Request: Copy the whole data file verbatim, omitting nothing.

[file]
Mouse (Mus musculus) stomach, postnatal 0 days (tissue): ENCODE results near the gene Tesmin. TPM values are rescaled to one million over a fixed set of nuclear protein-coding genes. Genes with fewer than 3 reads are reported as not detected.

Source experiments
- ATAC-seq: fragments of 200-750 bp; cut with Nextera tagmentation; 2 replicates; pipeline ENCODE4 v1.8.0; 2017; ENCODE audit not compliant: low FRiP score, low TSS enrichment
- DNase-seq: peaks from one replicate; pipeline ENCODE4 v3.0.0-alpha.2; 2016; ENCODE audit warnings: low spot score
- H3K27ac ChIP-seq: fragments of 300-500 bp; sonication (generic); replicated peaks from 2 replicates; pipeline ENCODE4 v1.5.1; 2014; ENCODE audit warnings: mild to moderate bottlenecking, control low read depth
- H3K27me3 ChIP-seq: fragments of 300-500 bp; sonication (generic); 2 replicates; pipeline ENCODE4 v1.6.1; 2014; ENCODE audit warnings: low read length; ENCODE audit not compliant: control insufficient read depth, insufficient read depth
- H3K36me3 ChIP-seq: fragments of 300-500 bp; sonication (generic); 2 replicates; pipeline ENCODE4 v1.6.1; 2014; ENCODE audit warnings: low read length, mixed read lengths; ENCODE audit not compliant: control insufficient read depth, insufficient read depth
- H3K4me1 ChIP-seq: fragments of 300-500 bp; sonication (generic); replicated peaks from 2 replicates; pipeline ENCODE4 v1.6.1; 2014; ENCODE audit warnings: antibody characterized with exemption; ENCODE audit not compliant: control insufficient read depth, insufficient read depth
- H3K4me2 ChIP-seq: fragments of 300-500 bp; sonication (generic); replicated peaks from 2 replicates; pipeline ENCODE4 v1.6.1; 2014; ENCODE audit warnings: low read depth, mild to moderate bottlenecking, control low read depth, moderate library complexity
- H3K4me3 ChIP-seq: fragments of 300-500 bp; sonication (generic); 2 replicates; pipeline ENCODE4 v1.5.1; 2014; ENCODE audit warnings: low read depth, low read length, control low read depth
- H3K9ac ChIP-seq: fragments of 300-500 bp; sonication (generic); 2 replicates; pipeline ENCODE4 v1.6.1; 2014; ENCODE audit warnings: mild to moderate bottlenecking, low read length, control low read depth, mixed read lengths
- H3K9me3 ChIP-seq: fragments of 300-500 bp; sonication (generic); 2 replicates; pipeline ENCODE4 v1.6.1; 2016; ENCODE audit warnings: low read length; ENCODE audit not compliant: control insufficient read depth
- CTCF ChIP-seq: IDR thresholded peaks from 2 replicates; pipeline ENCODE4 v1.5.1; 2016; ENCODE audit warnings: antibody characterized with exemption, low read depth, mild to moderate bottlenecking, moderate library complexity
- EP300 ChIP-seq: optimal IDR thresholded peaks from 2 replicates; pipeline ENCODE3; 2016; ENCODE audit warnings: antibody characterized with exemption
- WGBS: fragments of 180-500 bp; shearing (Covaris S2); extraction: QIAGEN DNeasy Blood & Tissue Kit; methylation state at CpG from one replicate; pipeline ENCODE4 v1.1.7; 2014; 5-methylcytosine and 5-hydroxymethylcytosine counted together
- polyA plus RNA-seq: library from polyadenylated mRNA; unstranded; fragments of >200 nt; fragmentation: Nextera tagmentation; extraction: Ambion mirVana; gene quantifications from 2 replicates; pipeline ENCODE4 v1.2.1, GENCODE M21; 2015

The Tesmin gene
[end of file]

Mouse (Mus musculus) stomach, postnatal 0 days (tissue): ENCODE results near the gene Tesmin. TPM values are rescaled to one million over a fixed set of nuclear protein-coding genes. Genes with fewer than 3 reads are reported as not detected.

Source experiments
- ATAC-seq: fragments of 200-750 bp; cut with Nextera tagmentation; 2 replicates; pipeline ENCODE4 v1.8.0; 2017; ENCODE audit not compliant: low FRiP score, low TSS enrichment
- DNase-seq: peaks from one replicate; pipeline ENCODE4 v3.0.0-alpha.2; 2016; ENCODE audit warnings: low spot score
- H3K27ac ChIP-seq: fragments of 300-500 bp; sonication (generic); replicated peaks from 2 replicates; pipeline ENCODE4 v1.5.1; 2014; ENCODE audit warnings: mild to moderate bottlenecking, control low read depth
- H3K27me3 ChIP-seq: fragments of 300-500 bp; sonication (generic); 2 replicates; pipeline ENCODE4 v1.6.1; 2014; ENCODE audit warnings: low read length; ENCODE audit not compliant: control insufficient read depth, insufficient read depth
- H3K36me3 ChIP-seq: fragments of 300-500 bp; sonication (generic); 2 replicates; pipeline ENCODE4 v1.6.1; 2014; ENCODE audit warnings: low read length, mixed read lengths; ENCODE audit not compliant: control insufficient read depth, insufficient read depth
- H3K4me1 ChIP-seq: fragments of 300-500 bp; sonication (generic); replicated peaks from 2 replicates; pipeline ENCODE4 v1.6.1; 2014; ENCODE audit warnings: antibody characterized with exemption; ENCODE audit not compliant: control insufficient read depth, insufficient read depth
- H3K4me2 ChIP-seq: fragments of 300-500 bp; sonication (generic); replicated peaks from 2 replicates; pipeline ENCODE4 v1.6.1; 2014; ENCODE audit warnings: low read depth, mild to moderate bottlenecking, control low read depth, moderate library complexity
- H3K4me3 ChIP-seq: fragments of 300-500 bp; sonication (generic); 2 replicates; pipeline ENCODE4 v1.5.1; 2014; ENCODE audit warnings: low read depth, low read length, control low read depth
- H3K9ac ChIP-seq: fragments of 300-500 bp; sonication (generic); 2 replicates; pipeline ENCODE4 v1.6.1; 2014; ENCODE audit warnings: mild to moderate bottlenecking, low read length, control low read depth, mixed read lengths
- H3K9me3 ChIP-seq: fragments of 300-500 bp; sonication (generic); 2 replicates; pipeline ENCODE4 v1.6.1; 2016; ENCODE audit warnings: low read length; ENCODE audit not compliant: control insufficient read depth
- CTCF ChIP-seq: IDR thresholded peaks from 2 replicates; pipeline ENCODE4 v1.5.1; 2016; ENCODE audit warnings: antibody characterized with exemption, low read depth, mild to moderate bottlenecking, moderate library complexity
- EP300 ChIP-seq: optimal IDR thresholded peaks from 2 replicates; pipeline ENCODE3; 2016; ENCODE audit warnings: antibody characterized with exemption
- WGBS: fragments of 180-500 bp; shearing (Covaris S2); extraction: QIAGEN DNeasy Blood & Tissue Kit; methylation state at CpG from one replicate; pipeline ENCODE4 v1.1.7; 2014; 5-methylcytosine and 5-hydroxymethylcytosine counted together
- polyA plus RNA-seq: library from polyadenylated mRNA; unstranded; fragments of >200 nt; fragmentation: Nextera tagmentation; extraction: Ambion mirVana; gene quantifications from 2 replicates; pipeline ENCODE4 v1.2.1, GENCODE M21; 2015

The Tesmin gene